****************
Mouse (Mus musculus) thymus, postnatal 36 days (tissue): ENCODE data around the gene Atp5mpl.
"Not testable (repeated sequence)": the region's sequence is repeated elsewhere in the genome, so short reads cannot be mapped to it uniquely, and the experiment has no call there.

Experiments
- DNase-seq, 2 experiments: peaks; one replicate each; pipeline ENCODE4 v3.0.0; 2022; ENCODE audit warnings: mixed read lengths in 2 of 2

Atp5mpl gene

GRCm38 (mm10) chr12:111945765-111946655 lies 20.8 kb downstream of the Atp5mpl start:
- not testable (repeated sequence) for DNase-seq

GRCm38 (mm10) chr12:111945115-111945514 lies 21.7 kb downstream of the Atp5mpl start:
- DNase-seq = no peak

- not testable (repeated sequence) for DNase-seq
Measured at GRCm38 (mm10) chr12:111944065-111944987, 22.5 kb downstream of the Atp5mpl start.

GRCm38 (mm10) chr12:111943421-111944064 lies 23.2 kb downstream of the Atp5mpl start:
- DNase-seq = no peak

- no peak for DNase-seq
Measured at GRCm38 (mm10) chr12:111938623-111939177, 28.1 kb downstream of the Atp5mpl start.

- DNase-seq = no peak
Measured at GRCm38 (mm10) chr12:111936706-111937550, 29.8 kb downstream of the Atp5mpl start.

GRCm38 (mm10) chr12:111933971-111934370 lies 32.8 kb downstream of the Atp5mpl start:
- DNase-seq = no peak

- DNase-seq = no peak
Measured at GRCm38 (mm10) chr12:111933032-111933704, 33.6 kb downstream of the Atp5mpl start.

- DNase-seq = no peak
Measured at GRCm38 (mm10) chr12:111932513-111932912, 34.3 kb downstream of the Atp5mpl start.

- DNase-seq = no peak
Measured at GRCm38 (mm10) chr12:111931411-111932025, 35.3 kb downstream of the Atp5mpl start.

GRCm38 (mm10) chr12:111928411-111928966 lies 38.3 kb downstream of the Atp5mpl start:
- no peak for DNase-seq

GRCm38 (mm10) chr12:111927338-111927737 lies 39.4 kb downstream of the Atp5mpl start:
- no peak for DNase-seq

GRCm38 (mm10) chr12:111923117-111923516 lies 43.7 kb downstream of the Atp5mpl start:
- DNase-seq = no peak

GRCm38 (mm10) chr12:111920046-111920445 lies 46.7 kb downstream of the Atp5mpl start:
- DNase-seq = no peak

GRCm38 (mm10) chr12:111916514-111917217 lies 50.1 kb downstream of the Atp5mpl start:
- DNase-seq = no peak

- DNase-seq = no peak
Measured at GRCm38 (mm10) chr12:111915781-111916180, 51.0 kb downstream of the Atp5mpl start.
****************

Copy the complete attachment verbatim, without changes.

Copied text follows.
Mouse (Mus musculus) thymus, postnatal 36 days (tissue): ENCODE data around the gene Atp5mpl.
"Not testable (repeated sequence)": the region's sequence is repeated elsewhere in the genome, so short reads cannot be mapped to it uniquely, and the experiment has no call there.

Experiments
- DNase-seq, 2 experiments: peaks; one replicate each; pipeline ENCODE4 v3.0.0; 2022; ENCODE audit warnings: mixed read lengths in 2 of 2

Atp5mpl gene

GRCm38 (mm10) chr12:111945765-111946655 lies 20.8 kb downstream of the Atp5mpl start:
- not testable (repeated sequence) for DNase-seq

GRCm38 (mm10) chr12:111945115-111945514 lies 21.7 kb downstream of the Atp5mpl start:
- DNase-seq = no peak

- not testable (repeated sequence) for DNase-seq
Measured at GRCm38 (mm10) chr12:111944065-111944987, 22.5 kb downstream of the Atp5mpl start.

GRCm38 (mm10) chr12:111943421-111944064 lies 23.2 kb downstream of the Atp5mpl start:
- DNase-seq = no peak

- no peak for DNase-seq
Measured at GRCm38 (mm10) chr12:111938623-111939177, 28.1 kb downstream of the Atp5mpl start.

- DNase-seq = no peak
Measured at GRCm38 (mm10) chr12:111936706-111937550, 29.8 kb downstream of the Atp5mpl start.

GRCm38 (mm10) chr12:111933971-111934370 lies 32.8 kb downstream of the Atp5mpl start:
- DNase-seq = no peak

- DNase-seq = no peak
Measured at GRCm38 (mm10) chr12:111933032-111933704, 33.6 kb downstream of the Atp5mpl start.

- DNase-seq = no peak
Measured at GRCm38 (mm10) chr12:111932513-111932912, 34.3 kb downstream of the Atp5mpl start.

- DNase-seq = no peak
Measured at GRCm38 (mm10) chr12:111931411-111932025, 35.3 kb downstream of the Atp5mpl start.

GRCm38 (mm10) chr12:111928411-111928966 lies 38.3 kb downstream of the Atp5mpl start:
- no peak for DNase-seq

GRCm38 (mm10) chr12:111927338-111927737 lies 39.4 kb downstream of the Atp5mpl start:
- no peak for DNase-seq

GRCm38 (mm10) chr12:111923117-111923516 lies 43.7 kb downstream of the Atp5mpl start:
- DNase-seq = no peak

GRCm38 (mm10) chr12:111920046-111920445 lies 46.7 kb downstream of the Atp5mpl start:
- DNase-seq = no peak

GRCm38 (mm10) chr12:111916514-111917217 lies 50.1 kb downstream of the Atp5mpl start:
- DNase-seq = no peak

- DNase-seq = no peak
Measured at GRCm38 (mm10) chr12:111915781-111916180, 51.0 kb downstream of the Atp5mpl start.